Brazil has also become poorer and more desperate under Bolsonaro’s reign, with average incomes going from 2,823 BRL (£469) in 2019 to 2,613 BRL (£434) earlier this year. For the 1.5 million destitute households on the waiting list, the situation is now desperate, as the Bolsa Família benefits programme got mercilessly slashed despite growing inflation pushing ever more people into the poverty line. As I ride the São Paulo underground I hear a young woman talking to her son about the elections. The boy asks why she’s voting Lula. In a voice barely audible over the train screeches she tells him how “under Lula we could buy six cartons of milk, now we can only buy one.”
In stark contradiction to Bolsonaro’s “death drive”, Lula stands as a celebrant of life. Lula’s campaign team seem to have grasped this when they devised the viral promotional Vira Voto (Change the Vote) videos. In them, Brazilian celebrities are seen frowning while doing Bolsonaro’s beloved finger pistol sign, then smiling as they rotate the gesture upwards to form the letter “L” – for Lula, of course. In the background a samba plays animatedly, the lyrics talking about “courage, resistance and hope.”
The message seems to be seeping through: a poll conducted by Quaest over the last week showed Lula winning with 51% of the vote. The same study had Bolsonaro lagging behind at 36%. If such a result were to manifest itself on Sunday evening, Lula would win in the first round. But first-round victories are rare in Brazil. In the last thirty years, only Fernando Henriques Cardoso was able to pull this off in 1994 and then again in 1998.
Winning on the first round, however, is the “best chance” Lula has of staving off any potential violence from the Bolsonarist movement upon a left victory. “Our main effort as the left is to isolate Bolsonaro,” says activist and federal deputy candidate Guilherme Boulos. He is the leader of the MTST and a member of the socialist party PSOL, but he is throwing his weight behind Lula. On Sunday, Brazilians will not only vote for their next president but also for 513 federal representatives and 25 senators. Bolsonaro’s claims that the left will rig the vote are bound to have less rank and file support if he also tries to question the election of right and centre-right politicians currently campaigning for the president.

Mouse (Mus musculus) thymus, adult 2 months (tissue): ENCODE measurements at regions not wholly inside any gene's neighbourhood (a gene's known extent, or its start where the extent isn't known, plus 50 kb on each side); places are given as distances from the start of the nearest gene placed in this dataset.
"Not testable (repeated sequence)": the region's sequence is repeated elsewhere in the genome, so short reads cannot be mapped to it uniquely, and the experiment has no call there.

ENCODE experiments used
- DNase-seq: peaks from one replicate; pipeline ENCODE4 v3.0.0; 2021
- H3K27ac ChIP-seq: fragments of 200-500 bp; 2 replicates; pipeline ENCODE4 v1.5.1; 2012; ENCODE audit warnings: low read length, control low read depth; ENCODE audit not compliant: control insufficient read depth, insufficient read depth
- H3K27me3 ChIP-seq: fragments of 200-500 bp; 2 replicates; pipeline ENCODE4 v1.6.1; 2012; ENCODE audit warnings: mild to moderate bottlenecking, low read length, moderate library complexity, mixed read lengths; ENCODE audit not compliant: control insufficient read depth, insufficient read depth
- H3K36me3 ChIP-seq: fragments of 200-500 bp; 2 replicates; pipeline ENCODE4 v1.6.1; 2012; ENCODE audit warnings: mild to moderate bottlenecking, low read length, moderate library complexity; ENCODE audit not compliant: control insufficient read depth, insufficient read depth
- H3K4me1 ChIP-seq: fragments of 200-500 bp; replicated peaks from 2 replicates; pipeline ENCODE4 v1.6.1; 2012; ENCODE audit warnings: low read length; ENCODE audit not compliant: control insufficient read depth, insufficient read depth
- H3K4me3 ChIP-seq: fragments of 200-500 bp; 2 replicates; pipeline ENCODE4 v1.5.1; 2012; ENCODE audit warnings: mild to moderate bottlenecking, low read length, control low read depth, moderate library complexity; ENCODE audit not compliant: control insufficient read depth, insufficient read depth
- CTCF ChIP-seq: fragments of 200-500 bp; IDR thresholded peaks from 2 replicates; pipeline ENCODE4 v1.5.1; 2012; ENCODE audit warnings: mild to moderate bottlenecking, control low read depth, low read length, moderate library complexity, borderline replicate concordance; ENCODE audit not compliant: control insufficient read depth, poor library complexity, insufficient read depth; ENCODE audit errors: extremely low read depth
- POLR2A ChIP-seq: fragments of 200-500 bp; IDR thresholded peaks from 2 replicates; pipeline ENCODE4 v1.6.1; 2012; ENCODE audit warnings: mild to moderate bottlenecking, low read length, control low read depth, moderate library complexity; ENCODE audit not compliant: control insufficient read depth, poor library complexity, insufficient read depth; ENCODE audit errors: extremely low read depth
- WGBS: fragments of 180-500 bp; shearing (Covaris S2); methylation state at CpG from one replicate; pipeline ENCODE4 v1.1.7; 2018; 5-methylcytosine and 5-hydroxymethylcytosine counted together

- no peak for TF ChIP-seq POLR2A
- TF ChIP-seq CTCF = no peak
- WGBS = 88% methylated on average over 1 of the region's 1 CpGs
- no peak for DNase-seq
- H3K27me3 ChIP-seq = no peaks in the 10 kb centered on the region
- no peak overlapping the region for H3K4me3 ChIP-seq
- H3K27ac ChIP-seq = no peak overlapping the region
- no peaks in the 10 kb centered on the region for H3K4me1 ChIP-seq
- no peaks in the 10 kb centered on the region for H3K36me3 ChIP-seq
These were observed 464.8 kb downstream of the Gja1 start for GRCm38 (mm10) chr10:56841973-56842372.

But neither a first-round victory for Lula, nor Bolsonaro’s acceptance of the result can be guaranteed. In front of São Paulo’s Cásper Líbero college, hundreds of students gathered on Thursday afternoon. At the bottom of the steps that lead into the building, Boulos and his state representative, joint-runner Ediane Maria do Nascimento have set up a stall. Some of the young people have joined a crowd asking Boulos and Ediane for selfies, but a few stay behind, watching morosely from the steps. “I hope it all goes well,” says 21-year-old Isabel as I ask her if she’s excited for Sunday’s elections. “I’ll do my bit. But I am fearful.” The atmosphere is too heavy, she argues. “I don’t think either way things will be great, but all I want is that it stops being this awful.” It’s a sentiment even her Lula-supporting colleagues share. “I’m excited and scared,” says Mira, 21, as she queues to take a picture with Boulos and Ediane. Her friend Beatriz, 19, quips: “But with the hope that we can change things, it’s time.”
Joana Ramiro is a journalist, writer, broadcaster and political commentator.